Emergency Planning and Preparation

Authors: Cassondra Glausier, DeafBlind Program Specialist, Health and Human Services Commission

Keywords: emergency preparedness, safety, family, resource, planning, disaster, support system, emergency plan, “go bag”, “shelter in-place box”

Abstract: Preparing for an emergency or disaster is important. This article provides specific information for families of children with special needs in order to know how to be ready for emergencies.

For Families of Children with Special Needs

Why should you prepare an emergency plan for your family? Life happens and we get busy. We’ve all probably thought about what to do in an emergency. Most, if not all of us, have good intentions but don’t follow through with them. This article will touch on the highlights of creating a plan, how you need to prepare for an emergency, and what resources are available.

Emergencies are stressful, and what is usually familiar to you can quickly become unfamiliar. Families of children with special needs require additional emergency planning. Ensuring you have a solid game plan is key to keeping you and your family safe.

When we describe an emergency, many things might come to mind. You might think of a natural disaster such as a flood, tornado, extreme heat or hurricane — all things Texas residents have been faced with. For others, an emergency can be someone having a heart attack, injuring themselves, or an intruder entering a home, school or business with intent to harm. These are all examples of emergencies we might encounter.

Did you know there are two types of situations we need to consider when getting our game plan together? There is an emergency and then there is a disaster. An emergency is when you must get out fast. There’s no time to think about anything but getting out of the situation, such as a fire. A disaster is when you can stay at home unless you’re told to evacuate, for example a flood or hurricane.

There are things we need to include in our planning process in an emergency or disaster. The first thing is to identify your local resources. Stay informed and follow your local emergency management service alerts and other resources such as Red Cross, Salvation Army, local churches and stay connected with your neighbors. Locate your area shelters and know the evacuation routes for your home, school, business and city.

Second, have an emergency support system in place. Choose at least three people in your local area, and if you have an out-of-state contact, choose at least one. Your support system could be a neighbor, coworker, family member, teacher or friend. Make sure you, your family and your support system have good communication and clearly understand where to meet, who to call and what to do. The people you choose should have a high level of commitment to your family and be involved in every aspect of the planning. Ensure you discuss and practice your emergency plan every three to six months. It’s a good idea to contact your support system members periodically to see if they’re still available to be part of your support system.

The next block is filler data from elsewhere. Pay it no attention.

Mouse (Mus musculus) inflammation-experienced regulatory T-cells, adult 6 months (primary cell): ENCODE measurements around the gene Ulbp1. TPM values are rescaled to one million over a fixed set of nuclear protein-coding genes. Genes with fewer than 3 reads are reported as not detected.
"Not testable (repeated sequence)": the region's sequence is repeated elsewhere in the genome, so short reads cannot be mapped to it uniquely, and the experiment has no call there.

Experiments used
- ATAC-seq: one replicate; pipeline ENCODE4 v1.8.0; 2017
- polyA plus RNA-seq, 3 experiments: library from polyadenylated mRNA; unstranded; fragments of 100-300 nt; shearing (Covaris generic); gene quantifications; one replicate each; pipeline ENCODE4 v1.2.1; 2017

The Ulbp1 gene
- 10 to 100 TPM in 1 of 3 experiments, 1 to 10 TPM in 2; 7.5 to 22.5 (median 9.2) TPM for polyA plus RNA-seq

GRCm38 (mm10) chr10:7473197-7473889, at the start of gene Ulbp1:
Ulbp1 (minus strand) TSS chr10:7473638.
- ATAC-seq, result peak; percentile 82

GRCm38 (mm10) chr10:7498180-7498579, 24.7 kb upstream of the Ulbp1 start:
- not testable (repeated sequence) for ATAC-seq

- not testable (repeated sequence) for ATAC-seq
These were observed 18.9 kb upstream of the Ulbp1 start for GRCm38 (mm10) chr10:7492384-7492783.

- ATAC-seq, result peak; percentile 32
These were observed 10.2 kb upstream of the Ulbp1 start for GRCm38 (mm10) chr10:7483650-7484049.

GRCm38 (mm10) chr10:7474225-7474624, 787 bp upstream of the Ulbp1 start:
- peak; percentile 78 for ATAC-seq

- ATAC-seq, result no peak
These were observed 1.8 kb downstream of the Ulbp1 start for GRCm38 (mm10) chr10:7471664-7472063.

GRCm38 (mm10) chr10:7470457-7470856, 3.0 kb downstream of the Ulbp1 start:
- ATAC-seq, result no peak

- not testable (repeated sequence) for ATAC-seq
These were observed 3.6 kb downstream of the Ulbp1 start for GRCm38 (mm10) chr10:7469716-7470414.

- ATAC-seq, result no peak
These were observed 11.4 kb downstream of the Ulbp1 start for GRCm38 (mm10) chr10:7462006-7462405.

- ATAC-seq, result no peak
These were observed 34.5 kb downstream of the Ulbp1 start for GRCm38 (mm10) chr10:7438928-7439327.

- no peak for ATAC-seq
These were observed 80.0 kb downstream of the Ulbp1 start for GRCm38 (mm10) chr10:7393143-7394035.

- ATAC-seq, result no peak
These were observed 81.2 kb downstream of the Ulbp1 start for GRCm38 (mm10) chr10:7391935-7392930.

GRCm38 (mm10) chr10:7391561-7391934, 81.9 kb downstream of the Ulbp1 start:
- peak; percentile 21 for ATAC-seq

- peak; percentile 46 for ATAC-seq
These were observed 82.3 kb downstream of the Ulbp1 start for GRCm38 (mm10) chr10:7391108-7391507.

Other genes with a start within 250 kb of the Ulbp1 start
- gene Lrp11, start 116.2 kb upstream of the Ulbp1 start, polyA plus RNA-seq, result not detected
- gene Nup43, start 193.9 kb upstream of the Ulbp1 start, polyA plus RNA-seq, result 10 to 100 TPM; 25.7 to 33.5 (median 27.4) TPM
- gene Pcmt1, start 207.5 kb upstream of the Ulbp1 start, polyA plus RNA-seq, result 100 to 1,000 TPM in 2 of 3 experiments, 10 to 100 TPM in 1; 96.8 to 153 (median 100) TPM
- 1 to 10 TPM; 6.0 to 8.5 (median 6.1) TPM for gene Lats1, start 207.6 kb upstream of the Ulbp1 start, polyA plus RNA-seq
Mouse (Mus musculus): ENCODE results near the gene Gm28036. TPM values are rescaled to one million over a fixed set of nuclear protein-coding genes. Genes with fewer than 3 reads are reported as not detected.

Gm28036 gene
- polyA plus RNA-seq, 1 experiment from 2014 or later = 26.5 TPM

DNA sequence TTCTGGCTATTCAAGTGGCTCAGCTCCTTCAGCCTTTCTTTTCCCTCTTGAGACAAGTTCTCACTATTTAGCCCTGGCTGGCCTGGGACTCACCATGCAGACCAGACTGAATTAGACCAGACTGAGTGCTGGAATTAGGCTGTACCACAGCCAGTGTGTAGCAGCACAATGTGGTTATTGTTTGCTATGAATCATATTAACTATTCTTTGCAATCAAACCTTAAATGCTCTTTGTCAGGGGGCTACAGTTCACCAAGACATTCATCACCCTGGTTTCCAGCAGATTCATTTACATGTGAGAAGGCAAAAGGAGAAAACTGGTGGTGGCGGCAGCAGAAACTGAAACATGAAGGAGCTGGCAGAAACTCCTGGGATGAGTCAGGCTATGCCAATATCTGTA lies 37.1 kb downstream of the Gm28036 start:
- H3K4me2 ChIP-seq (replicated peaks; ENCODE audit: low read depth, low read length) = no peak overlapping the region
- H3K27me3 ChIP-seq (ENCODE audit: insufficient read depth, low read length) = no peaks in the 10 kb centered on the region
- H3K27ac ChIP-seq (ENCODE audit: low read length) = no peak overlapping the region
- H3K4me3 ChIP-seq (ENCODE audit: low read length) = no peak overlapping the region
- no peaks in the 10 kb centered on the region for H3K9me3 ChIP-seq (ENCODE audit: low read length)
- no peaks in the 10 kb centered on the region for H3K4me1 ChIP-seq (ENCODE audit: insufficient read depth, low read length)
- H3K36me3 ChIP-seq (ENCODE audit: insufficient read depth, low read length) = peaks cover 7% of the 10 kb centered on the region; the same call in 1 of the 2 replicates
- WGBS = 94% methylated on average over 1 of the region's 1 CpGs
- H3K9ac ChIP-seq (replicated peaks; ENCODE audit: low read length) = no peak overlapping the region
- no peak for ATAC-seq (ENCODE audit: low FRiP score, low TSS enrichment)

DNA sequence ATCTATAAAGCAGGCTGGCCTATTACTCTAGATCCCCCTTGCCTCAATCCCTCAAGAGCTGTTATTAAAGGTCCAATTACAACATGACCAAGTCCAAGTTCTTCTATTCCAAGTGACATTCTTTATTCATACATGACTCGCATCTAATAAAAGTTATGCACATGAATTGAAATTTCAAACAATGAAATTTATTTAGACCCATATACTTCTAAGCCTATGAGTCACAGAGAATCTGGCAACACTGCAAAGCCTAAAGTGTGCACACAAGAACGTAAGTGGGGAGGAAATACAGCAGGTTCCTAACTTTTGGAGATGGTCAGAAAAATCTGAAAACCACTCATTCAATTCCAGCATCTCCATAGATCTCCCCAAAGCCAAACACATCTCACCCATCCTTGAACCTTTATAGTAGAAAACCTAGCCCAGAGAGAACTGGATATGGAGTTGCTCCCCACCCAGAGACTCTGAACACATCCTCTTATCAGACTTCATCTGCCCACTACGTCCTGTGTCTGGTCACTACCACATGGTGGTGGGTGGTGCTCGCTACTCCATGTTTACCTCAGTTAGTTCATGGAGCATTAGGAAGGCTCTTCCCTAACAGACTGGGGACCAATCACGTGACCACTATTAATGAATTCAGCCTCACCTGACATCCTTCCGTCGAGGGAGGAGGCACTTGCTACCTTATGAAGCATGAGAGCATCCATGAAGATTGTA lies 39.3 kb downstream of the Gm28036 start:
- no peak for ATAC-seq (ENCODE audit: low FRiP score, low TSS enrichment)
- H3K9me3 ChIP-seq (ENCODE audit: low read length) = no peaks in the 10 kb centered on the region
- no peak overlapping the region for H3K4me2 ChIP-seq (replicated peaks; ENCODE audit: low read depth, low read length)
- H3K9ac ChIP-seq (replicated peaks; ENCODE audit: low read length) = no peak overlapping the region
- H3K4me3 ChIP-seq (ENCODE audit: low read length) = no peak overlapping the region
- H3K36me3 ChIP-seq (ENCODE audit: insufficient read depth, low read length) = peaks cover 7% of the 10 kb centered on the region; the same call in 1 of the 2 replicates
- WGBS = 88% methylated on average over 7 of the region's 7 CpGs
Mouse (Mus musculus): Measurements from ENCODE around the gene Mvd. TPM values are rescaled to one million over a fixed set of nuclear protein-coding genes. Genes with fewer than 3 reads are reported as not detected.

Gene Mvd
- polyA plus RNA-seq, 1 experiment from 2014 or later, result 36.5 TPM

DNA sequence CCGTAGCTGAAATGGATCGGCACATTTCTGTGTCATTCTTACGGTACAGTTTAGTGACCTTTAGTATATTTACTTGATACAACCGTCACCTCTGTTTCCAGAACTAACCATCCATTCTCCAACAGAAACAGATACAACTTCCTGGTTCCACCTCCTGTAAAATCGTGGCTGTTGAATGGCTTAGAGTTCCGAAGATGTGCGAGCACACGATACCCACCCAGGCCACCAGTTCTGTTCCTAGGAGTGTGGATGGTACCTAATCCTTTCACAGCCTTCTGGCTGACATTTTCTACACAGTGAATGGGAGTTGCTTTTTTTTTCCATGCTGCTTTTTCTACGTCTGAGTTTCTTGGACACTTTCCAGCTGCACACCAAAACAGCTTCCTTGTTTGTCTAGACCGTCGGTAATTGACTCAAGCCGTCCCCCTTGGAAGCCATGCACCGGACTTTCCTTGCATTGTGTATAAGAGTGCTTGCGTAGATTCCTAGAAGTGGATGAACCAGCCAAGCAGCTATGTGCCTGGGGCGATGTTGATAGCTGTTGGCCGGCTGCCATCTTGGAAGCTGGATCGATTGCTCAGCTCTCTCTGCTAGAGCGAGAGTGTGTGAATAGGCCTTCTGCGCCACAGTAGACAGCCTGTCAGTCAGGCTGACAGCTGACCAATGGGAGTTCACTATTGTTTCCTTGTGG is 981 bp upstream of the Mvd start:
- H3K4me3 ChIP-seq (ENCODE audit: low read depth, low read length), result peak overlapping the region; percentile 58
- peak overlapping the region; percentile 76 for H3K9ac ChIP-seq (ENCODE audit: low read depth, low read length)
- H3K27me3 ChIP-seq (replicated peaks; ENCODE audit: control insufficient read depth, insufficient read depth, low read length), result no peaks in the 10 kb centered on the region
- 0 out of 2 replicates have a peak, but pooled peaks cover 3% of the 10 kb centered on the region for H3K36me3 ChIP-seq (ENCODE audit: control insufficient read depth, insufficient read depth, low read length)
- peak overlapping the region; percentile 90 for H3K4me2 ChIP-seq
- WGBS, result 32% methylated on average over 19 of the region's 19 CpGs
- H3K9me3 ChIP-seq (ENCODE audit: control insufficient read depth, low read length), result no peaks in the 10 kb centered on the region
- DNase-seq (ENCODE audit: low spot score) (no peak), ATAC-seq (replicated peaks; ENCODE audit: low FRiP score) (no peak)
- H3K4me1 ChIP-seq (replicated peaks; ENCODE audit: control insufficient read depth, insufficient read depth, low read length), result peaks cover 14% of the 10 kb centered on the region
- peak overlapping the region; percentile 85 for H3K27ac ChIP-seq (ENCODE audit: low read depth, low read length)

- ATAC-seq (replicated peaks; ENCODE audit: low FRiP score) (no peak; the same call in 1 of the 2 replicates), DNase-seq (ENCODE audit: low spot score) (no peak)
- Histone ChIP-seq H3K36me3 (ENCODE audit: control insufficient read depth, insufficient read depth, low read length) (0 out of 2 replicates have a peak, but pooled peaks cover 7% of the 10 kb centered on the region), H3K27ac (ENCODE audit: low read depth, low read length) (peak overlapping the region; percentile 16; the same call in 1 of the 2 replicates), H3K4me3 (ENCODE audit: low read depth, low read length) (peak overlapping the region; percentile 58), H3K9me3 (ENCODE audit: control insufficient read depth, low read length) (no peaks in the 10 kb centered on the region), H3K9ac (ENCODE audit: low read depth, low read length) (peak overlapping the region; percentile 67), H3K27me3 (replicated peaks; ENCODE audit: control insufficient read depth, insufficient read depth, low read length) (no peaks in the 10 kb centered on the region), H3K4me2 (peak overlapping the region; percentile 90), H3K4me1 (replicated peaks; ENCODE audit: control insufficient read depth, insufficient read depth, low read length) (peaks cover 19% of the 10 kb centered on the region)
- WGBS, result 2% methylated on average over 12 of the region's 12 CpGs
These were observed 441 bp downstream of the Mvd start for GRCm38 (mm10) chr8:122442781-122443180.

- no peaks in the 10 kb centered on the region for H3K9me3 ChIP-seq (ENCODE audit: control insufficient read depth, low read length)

When working with your support system to create your emergency plan, make a simple emergency instruction sheet for your home. Include information about exits, fire extinguishers and power shut-offs. Put the emergency sheets where they can be easily seen.  Also complete an emergency information card.

English Version:

Spanish Version:

Keep this card in your child’s backpack, your family’s go bags, your car and other places you might be. Try to keep electronic copies and email it to your support system.

Third, have a “go bag” ready to leave your house immediately. A go bag is a place to secure your important information in one place. Ensure you put the go bag where you spend most of your time, make it easily accessible, create a go bag for each member of your family, personalize it to fit each family member’s needs, and create a care notebook for your child with special needs.

Items to put in the go bag may include:

  • Medications
  • Insurance information
  • ID (if no ID, place a current photo of the family member with name and phone number on the back)
  • Copy of birth certificate
  • Banking information
  • Copy of Social Security cards
  • Cell phone charger
  • Reunification location
  • Household pet information
  • Emergency contact information
  • Bottled water
  • An extra change of clothes and shoes
  • Child’s favorite toy(s)
  • Snacks
  • Spare cane, eyeglasses and hearing aid batteries
  • Spare car keys
  • Cash

Be sure to place paper documents in a plastic or waterproof bag. Copies of any banking information, Social Security information, identification cards, etc. could also be given to your trusted support system.

Next, if you have to shelter in place and choose to stay in your home instead of evacuating, you must plan on having enough rations for three days for each family member in your home.

Items to place in your “shelter in-place box” could include:

  • First aid kit
  • Non-perishable food and bottled water
  • Medications
  • Blankets and pillows
  • Extra clothes
  • Copy of important documents in a waterproof bag
  • Flashlight
  • Hygiene supplies
  • Work gloves
  • Tools (for example, hammer, screwdriver and small saw)
  • Battery-operated radio
  • Household pet information
  • Emergency contact information

Include a copy of your family’s emergency plan and care notebook in your shelter in-place box, as well as your go bag.

Finally, there are several helpful resources you can use to help you create an emergency plan.

Federal Emergency Management Agency

Texas Department of State Health Services Emergency Preparedness

Navigate Life Texas

Emergency preparedness video:

Care notebook:

American Red Cross

The Emergency Email and Wireless Network

Previous Article

“Your Vision, Your Path” Conference

News & Views
Next Article

TSBVI Outreach Program Honors Texas Fellows

News & Views